Nanotoxicology: Experimental and Computational Perspectives
Chapter 6: Health Hazard and Risk Assessment of Nanoparticles Applied in Biomedicine
Published:03 Nov 2017
Special Collection: 2017 ebook collectionSeries: Issues in Toxicology
Martina Drlickova, Bozena Smolkova, Elise Runden-Pran, Maria Dusinska, 2017. "Health Hazard and Risk Assessment of Nanoparticles Applied in Biomedicine", Nanotoxicology: Experimental and Computational Perspectives, Alok Dhawan, Diana Anderson, Rishi Shanker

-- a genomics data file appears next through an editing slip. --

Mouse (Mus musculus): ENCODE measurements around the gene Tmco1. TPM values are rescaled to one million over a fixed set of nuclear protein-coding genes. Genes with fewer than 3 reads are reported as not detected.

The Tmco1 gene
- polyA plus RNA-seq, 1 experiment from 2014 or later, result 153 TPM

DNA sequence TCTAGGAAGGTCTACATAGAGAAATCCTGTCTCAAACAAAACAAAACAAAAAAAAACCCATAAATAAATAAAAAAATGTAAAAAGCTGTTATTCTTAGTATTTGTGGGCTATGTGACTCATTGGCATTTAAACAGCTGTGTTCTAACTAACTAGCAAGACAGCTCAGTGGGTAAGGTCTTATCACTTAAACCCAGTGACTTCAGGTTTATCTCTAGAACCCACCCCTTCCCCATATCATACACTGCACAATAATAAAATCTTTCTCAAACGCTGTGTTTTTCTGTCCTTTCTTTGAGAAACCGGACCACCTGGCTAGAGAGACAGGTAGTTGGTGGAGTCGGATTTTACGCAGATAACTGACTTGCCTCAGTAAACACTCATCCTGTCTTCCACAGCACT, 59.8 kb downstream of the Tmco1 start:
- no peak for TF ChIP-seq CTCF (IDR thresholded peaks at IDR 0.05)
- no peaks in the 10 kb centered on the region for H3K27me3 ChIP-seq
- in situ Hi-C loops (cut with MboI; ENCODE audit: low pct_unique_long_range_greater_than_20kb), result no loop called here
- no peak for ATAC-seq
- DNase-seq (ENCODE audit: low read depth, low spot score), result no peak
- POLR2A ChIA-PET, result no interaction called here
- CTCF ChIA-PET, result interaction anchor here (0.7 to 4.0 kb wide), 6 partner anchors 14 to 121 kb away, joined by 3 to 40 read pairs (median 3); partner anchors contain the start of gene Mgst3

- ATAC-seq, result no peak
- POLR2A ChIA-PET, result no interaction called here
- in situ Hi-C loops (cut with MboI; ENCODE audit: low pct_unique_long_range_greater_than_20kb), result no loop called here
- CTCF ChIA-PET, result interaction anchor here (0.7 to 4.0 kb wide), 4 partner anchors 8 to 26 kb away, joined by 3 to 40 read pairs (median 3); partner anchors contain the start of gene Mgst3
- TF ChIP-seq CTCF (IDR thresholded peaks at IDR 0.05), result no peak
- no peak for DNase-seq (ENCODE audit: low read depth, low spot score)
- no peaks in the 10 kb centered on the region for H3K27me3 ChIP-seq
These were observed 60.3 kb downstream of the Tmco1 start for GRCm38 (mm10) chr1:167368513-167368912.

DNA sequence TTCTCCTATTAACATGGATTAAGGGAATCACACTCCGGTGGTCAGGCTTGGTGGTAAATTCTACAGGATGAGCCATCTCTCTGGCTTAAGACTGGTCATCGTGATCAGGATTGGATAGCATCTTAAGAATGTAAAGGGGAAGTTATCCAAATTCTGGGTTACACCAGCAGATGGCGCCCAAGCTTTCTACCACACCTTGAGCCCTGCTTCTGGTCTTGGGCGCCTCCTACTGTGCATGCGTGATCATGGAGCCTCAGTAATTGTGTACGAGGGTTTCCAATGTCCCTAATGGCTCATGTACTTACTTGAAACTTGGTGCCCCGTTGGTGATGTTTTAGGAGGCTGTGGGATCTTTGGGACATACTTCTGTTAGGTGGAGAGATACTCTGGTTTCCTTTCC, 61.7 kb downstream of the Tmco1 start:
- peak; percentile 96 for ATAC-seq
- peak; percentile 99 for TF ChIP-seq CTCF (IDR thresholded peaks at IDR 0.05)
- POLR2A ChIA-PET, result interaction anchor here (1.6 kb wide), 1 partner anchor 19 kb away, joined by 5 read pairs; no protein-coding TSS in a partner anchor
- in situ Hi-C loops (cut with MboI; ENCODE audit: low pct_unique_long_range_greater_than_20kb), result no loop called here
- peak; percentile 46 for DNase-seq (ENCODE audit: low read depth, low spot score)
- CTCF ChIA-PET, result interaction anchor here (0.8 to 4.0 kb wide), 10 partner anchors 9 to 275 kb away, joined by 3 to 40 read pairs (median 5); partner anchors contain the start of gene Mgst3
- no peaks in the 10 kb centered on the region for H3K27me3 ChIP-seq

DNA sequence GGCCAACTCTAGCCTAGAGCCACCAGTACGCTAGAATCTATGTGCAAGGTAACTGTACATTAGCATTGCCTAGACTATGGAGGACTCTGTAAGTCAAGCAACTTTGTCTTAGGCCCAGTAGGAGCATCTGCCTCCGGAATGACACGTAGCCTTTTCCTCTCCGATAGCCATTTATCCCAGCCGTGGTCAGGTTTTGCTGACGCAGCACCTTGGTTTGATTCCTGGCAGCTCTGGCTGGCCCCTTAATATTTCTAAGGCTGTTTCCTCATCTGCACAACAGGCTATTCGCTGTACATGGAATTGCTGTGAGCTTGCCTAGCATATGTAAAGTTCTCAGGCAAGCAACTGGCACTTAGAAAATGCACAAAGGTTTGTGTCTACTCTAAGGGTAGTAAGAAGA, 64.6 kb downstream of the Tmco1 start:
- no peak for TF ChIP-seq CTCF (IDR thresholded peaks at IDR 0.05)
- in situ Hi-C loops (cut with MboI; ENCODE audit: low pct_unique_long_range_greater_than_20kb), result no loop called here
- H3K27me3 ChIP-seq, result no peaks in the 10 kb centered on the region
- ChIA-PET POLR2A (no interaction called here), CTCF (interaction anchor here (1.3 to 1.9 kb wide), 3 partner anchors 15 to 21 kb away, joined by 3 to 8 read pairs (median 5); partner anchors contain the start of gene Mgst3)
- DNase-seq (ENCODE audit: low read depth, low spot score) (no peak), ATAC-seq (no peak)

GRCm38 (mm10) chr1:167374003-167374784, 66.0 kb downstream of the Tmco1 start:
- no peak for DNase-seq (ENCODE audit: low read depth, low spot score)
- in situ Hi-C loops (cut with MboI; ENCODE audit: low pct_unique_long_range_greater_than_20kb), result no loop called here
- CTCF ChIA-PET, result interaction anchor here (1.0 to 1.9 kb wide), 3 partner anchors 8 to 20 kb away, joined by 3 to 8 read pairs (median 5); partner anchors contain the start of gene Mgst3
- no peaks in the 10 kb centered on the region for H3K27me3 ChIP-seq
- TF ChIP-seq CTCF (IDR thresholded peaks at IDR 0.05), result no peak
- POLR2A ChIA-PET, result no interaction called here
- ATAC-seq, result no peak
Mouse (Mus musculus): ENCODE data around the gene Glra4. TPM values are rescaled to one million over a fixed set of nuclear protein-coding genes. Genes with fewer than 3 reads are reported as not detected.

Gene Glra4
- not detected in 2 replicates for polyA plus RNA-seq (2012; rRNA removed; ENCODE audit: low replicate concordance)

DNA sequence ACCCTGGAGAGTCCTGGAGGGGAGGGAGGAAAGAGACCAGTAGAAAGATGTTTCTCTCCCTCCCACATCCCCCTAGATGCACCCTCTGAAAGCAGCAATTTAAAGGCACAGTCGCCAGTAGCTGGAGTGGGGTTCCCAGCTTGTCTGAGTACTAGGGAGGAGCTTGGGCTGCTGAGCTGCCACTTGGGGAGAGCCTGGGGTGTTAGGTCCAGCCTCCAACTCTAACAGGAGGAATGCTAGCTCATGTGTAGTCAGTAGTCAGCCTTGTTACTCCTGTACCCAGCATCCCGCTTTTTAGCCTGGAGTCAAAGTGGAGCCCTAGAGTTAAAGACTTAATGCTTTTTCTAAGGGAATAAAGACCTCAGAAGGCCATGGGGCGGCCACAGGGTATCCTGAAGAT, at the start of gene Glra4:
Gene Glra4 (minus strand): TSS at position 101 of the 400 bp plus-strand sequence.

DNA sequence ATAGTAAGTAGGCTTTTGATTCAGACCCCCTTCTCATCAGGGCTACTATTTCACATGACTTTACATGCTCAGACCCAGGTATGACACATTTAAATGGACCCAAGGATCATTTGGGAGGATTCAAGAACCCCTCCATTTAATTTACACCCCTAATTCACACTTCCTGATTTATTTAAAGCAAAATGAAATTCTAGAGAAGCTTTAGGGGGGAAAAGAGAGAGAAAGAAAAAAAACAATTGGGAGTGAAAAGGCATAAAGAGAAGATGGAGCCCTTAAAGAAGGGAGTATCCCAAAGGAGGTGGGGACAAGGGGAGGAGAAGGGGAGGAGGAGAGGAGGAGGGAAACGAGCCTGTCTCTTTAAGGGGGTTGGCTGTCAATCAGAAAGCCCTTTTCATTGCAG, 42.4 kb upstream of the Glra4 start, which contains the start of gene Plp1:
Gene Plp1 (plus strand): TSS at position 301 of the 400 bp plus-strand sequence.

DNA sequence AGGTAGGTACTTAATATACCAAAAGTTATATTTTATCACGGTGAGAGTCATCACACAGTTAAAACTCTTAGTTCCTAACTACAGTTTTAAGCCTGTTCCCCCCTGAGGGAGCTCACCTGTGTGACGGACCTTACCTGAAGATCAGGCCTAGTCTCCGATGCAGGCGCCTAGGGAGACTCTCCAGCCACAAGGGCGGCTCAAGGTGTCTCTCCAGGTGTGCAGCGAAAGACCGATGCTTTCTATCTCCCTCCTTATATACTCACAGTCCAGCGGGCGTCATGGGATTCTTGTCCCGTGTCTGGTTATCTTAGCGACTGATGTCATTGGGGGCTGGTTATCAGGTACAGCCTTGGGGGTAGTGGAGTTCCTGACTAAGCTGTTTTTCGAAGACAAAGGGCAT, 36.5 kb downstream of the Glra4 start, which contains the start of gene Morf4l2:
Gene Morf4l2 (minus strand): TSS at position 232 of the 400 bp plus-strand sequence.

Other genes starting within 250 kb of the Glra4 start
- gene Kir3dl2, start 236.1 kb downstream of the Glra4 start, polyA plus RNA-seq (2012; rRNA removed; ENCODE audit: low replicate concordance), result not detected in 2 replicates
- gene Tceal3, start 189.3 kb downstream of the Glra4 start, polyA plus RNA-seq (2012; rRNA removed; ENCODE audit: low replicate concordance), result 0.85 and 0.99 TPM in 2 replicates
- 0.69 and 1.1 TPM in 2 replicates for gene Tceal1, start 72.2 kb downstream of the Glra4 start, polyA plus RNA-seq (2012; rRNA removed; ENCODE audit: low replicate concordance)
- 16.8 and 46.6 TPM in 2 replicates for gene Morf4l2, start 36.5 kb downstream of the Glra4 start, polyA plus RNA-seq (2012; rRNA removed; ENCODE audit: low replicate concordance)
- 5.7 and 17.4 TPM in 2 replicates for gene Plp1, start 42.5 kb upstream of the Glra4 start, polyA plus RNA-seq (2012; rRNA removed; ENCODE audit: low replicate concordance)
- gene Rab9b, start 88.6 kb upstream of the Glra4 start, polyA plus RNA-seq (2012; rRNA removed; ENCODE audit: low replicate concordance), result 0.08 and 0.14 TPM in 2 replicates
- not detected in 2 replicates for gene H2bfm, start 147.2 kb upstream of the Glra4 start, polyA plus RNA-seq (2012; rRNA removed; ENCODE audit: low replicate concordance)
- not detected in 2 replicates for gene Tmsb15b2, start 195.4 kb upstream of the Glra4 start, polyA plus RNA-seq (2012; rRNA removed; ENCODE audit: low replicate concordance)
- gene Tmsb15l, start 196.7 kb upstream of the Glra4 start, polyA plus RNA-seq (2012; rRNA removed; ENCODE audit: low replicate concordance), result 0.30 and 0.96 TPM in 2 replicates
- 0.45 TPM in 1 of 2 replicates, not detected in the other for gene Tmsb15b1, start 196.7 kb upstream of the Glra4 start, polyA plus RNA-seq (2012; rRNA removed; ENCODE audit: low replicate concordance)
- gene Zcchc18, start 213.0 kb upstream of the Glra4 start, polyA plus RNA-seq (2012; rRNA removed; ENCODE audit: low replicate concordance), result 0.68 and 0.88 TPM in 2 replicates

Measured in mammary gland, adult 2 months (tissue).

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The last decade has seen a flourishing in the study of the properties of nanoparticles (NPs) and nanomaterials (NMs) used in various industrial applications including nanomedicine. The ability of nanotechnology to shape matter on a molecular scale is opening the door to a new generation of diagnostics, imaging agents and drugs for detecting and treating disease at its earliest stages. Recent advances in nanoscience and nanotechnology provide unique opportunities for targeted delivery of drugs, while minimizing their unwanted side-effects and toxicity. In oncology, NMs have been successfully used in diagnostics and treatment. As NMs can cross the blood–brain barrier they can be used to treat patients with brain tumours, Alzheimer's and Parkinson's diseases, AIDS, epilepsy, and others. However, the unique properties of NPs and NMs also raise concerns about their possible adverse effects on human health and the environment. In a regulatory perspective NM safety has been under discussion for several years already. The main challenge is that current knowledge of the toxicity of NMs is insufficient to adequately assess the risks arising from their use. The understanding of cellular uptake, transport across biological barriers, distribution in the body and possible mechanisms of toxicity is essential, to avoid possible serious adverse health effects. In this chapter, we will try to elucidate challenges associated with the application of NMs in nanomedicine, and to answer the question, whether existing assays and approaches are sufficient to cover the unique aspects of nanotoxicology arising from these compounds’ nanosize.